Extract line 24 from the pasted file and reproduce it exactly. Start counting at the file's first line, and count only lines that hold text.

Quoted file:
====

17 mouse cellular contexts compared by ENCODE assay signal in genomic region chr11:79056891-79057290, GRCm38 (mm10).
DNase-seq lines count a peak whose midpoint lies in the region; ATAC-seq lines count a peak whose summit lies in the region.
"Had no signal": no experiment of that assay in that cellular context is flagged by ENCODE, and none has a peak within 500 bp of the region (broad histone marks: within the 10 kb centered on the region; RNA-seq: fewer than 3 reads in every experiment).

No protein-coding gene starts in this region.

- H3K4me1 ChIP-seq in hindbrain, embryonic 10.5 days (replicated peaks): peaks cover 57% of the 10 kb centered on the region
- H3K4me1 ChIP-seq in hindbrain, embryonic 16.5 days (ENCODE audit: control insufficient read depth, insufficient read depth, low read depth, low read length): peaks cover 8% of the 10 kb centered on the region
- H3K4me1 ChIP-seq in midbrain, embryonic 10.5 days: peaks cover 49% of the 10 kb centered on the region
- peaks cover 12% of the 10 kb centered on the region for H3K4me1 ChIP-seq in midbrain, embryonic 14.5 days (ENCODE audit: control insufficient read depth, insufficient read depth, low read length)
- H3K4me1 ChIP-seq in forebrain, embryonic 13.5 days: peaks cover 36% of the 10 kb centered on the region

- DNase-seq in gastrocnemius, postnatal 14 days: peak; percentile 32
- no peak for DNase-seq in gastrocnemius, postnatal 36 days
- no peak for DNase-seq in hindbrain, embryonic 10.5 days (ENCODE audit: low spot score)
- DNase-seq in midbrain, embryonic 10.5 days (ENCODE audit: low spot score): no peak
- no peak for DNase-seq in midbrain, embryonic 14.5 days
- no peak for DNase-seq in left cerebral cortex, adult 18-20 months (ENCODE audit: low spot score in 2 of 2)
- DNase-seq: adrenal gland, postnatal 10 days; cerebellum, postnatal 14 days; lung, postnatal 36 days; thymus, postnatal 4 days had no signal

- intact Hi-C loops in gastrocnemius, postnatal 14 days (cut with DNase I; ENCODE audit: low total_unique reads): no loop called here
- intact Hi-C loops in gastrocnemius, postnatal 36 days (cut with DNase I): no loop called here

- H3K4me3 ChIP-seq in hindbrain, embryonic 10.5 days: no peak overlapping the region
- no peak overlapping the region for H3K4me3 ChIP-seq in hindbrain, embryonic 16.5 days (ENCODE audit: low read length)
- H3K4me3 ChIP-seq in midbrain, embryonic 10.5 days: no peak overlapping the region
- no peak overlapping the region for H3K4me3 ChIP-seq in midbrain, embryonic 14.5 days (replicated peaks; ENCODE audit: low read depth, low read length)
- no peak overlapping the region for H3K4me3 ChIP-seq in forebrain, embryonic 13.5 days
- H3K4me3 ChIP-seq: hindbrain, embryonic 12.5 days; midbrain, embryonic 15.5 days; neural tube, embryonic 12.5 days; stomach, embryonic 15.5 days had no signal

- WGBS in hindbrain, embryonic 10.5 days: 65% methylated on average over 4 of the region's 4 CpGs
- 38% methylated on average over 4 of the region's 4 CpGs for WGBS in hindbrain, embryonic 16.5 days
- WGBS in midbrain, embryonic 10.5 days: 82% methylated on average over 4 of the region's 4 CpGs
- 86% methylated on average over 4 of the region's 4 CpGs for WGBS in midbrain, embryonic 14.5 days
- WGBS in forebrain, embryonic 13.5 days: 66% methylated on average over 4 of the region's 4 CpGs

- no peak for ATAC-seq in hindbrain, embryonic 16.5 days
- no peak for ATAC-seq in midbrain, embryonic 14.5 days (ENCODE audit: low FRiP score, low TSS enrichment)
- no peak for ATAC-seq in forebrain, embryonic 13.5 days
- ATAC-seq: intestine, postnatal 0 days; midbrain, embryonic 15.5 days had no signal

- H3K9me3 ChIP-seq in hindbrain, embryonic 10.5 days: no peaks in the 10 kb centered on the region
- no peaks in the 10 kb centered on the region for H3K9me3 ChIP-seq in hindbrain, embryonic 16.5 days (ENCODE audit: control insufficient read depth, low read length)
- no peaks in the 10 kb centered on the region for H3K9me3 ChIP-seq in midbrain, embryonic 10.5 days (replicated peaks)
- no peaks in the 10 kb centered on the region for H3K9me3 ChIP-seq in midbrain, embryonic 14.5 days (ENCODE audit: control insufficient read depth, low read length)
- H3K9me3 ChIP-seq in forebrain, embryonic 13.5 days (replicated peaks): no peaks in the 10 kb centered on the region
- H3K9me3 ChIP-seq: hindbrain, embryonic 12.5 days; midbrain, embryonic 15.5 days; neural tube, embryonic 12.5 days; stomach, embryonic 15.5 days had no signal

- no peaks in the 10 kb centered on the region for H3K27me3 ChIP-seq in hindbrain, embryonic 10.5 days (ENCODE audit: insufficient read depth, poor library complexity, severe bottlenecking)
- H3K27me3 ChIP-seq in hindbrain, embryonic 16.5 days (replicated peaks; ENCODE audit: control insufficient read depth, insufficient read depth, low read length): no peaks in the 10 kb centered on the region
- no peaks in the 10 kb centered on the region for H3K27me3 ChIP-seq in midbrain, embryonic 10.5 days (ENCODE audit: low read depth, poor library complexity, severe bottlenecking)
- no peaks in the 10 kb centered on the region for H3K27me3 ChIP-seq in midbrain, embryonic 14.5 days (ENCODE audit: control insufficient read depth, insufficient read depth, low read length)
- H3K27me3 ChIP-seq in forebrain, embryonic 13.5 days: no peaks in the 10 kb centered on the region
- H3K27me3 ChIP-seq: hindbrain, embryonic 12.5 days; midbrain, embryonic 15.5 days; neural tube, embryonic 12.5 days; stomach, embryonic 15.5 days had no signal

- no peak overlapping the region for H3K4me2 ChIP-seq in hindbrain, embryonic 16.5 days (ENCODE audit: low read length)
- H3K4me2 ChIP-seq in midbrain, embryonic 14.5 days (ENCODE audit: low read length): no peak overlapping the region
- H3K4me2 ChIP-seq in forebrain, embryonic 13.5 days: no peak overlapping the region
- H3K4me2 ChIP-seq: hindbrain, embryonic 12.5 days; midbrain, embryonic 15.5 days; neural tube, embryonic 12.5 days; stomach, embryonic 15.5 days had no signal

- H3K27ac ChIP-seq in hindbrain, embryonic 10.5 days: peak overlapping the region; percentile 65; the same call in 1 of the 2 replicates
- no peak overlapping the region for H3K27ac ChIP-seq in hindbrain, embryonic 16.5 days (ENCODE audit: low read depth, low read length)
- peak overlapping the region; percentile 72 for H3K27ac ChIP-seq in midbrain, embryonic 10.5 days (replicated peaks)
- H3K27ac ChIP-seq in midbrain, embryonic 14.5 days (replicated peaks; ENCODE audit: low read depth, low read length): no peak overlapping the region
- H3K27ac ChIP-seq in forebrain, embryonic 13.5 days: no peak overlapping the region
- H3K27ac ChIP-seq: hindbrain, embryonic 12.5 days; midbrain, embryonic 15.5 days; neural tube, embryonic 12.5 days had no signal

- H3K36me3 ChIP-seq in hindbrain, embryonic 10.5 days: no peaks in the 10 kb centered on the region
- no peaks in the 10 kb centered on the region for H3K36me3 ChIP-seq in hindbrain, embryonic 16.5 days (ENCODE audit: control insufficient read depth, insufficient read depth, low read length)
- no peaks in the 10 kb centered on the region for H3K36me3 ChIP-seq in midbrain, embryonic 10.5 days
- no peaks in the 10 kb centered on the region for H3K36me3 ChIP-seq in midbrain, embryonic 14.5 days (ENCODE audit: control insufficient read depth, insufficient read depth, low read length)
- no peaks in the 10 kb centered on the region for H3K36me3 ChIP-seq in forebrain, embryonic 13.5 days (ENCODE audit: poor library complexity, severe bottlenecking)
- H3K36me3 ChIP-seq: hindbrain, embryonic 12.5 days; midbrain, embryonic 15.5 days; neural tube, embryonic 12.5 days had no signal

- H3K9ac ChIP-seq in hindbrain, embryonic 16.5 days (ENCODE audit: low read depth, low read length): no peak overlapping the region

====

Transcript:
- H3K4me3 ChIP-seq: hindbrain, embryonic 12.5 days; midbrain, embryonic 15.5 days; neural tube, embryonic 12.5 days; stomach, embryonic 15.5 days had no signal